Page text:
Friday, October 30, 2015

First, an Earthquake Struck Nepal. Now, the Nation Is Dealing With Another Disaster.

Many places in Nepal are still only accessible on foot. (Photo: Nolan Peterson/The Daily Signal)

Nolan Peterson

POKHARA, Nepal—In 2010 Dilu Ranabath left Nepal to find work in Iraq. He took out a $4,000 bank loan to pay a fixer to get him into the country without a visa and to find him a job at a U.S. military base. 

 For about three months Ranabath lived in a shipping container in Baghdad with 30 other Nepalese men while he waited to land a job. Since he was in Iraq illegally, he wasn’t able to rent a hotel room or an apartment. At night in Baghdad, he said, he could hear the distant explosions of bombs and the sounds of gunfire. During the days he was on virtual lockdown, unable to move freely due to his illegal immigration status and the threat of terrorism. 

 “Iraq was a very scary place,” said Ranabath, who is now manager of the Silver Oaks Inn in the Nepali town of Pokhara, during an interview. “But I made a lot more money than I could in Nepal.”

 Ranabath eventually secured a job with the ITT Corporation, a U.S.-based civilian defense contractor, working maintenance at the U.S. military’s Tallil Air Base. Ranabath worked in Iraq until U.S. forces withdrew in December 2011 and ITT’s contract ended.

Ranabath’s first year salary paid back the $4,000 loan. And when he returned to Nepal in 2012, Ranabath admits most of the money that he saved up from the second year went toward his wedding.

“It was worth it,” he said with a smirk.

Today, Ranabath has a wife and a 2-year-old son who live in an apartment he rents in Pokhara. He works 15 to 16 hours a day, but that still isn’t enough to make ends meet, he said. In the wake of the devastating April 2015 earthquake and India’s ongoing blockade of fuel into Nepal, the tourism economy, upon which Ranabath relies to support his young family, has dried up.

“It’s been a tough year for us,” Ranabath said. “First it was the earthquake, then the fuel shortage. Now there are no tourists. And if there are no tourists, there is no business.”

Trekking and mountaineering are the lifeblood of Pokhara’s economy. Normally, the Silver Oaks Inn is at maximum occupancy in October. Now, Ranabath said, only about a quarter of the rooms are filled. He’s had to lay off half his staff, reducing the number from 25 to 12, to account for the lost revenue. Even now, he said, the hotel is barely breaking even. Consequently, Ranabath is once again considering going abroad to find work.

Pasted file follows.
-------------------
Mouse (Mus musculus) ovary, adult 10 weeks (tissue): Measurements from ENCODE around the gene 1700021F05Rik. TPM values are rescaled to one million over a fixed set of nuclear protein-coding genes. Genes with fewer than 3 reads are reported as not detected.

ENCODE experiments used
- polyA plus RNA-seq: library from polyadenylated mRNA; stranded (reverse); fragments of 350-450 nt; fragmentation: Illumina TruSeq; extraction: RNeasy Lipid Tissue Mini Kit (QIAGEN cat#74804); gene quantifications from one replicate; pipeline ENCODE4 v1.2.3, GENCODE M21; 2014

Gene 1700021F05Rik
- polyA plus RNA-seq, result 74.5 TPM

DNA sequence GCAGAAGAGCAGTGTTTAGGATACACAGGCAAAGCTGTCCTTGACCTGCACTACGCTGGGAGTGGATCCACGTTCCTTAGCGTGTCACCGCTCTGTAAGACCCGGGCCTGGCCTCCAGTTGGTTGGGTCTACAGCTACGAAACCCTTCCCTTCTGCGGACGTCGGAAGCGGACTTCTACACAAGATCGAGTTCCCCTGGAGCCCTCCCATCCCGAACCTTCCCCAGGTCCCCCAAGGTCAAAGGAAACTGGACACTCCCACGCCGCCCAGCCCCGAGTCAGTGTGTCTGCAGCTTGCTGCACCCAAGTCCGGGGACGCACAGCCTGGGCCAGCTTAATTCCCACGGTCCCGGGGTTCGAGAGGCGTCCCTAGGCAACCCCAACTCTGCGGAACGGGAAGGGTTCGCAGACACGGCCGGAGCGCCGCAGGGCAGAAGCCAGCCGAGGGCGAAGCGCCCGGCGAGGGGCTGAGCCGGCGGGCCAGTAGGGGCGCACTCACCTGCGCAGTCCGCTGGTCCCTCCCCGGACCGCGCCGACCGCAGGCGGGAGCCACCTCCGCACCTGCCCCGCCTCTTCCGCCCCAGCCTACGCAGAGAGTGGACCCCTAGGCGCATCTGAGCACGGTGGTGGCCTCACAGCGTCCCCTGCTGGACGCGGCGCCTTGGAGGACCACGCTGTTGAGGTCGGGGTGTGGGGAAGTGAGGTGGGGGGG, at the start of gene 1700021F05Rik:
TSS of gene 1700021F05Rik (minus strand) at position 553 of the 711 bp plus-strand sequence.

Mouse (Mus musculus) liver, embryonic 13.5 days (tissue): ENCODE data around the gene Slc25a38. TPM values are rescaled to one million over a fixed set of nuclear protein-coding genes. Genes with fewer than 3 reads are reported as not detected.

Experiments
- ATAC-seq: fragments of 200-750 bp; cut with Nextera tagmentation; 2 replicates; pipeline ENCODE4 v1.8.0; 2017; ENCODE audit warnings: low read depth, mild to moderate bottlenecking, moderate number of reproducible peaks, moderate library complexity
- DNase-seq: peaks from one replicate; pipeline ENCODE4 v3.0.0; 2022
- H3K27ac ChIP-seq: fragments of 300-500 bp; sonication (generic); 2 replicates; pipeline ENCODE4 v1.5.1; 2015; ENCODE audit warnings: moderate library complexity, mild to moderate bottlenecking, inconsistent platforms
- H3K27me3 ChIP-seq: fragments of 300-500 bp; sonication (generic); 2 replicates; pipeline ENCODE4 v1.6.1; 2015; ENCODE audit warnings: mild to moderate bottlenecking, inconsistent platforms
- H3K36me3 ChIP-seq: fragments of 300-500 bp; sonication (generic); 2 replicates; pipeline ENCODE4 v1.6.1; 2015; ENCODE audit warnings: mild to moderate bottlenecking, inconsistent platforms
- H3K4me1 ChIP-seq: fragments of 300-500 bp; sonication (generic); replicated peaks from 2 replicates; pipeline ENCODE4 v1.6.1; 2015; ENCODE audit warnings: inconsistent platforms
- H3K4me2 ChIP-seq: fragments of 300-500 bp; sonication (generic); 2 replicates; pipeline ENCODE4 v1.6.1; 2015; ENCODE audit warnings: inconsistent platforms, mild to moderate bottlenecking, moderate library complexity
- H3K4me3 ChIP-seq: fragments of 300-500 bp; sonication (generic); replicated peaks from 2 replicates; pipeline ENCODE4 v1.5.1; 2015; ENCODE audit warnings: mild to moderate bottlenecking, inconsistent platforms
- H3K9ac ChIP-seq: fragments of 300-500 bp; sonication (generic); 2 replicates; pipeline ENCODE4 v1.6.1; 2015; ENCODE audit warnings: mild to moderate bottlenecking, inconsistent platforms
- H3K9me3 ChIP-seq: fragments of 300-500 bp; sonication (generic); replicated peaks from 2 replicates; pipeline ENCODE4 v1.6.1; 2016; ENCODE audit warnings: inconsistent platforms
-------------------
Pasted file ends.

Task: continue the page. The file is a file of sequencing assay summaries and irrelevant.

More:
“If it stays like this, I’ll have to leave,” he said. “I could go to Dubai, Qatar or Afghanistan to work. At least there I could get a good job for a few years.”

One-Two Punch

The April 2015 earthquake was one of the most destructive in Nepal’s history. It killed more than 9,000 people and displaced about 450,000. Centuries-old monuments crumbled in Kathmandu, and massive landslides and avalanches swept through the Himalayas, including an avalanche at Mt. Everest base camp that killed at least 20 mountaineers and Sherpas.

The devastation was extensive, but Nepal’s infrastructure was not irreparably damaged. Six months later, Kathmandu’s streets are clear of rubble and its monuments are being rebuilt. The streets are clogged with cars, motorcycles, rickshaws and cows. In parts of the city, including the touristy Thamel district (a hangout for hippies and mountaineers), the earthquake’s impacts are practically invisible. Shop owners push their wares and rickshaw drivers trail tourists, repeatedly asking if they need a ride and apparently deaf to the word “no.” Bars serving Everest beer are open late into the night as local bands play covers of ever-popular American songs like “Hotel California.” It’s the same old Kathmandu.

And outside the Nepalese capital, life is also returning to normal. The road connecting Kathmandu to Pokhara, a major tourist artery, is clear and appears undamaged. Roadside cafes are open for business, serving buffets of dal bhat (lentils and rice) and naan.

Many people in Nepal rely on tourism for their incomes. (Photo: Nolan Peterson/The Daily Signal)
Photo: Nolan Peterson/The Daily Signal

Nepal’s tourism industry is back up and running. The problem, however, is that in places like Pokhara, where October is high tourism season, there just aren’t that many tourists. And, adding to Nepal’s woes, recent protests over Nepal’s new constitution—adopted Sept. 20—spurred neighboring India to block transport trucks from entering Nepal, creating a nationwide fuel shortage that threatens to derail Nepal’s earthquake recovery.

“There haven’t been any tourists,” said Shiva Shunar, 35, a jewelry shop owner in Pokhara.

Shunar has a wife and an 8-month-old daughter. Monthly rent for his jewelry shop on Lakeside, Pokhara’s main drag, is about $150, which he hasn’t been able to pay for months. He said that due to the food shortage he has to cook all his meals over a wood fire.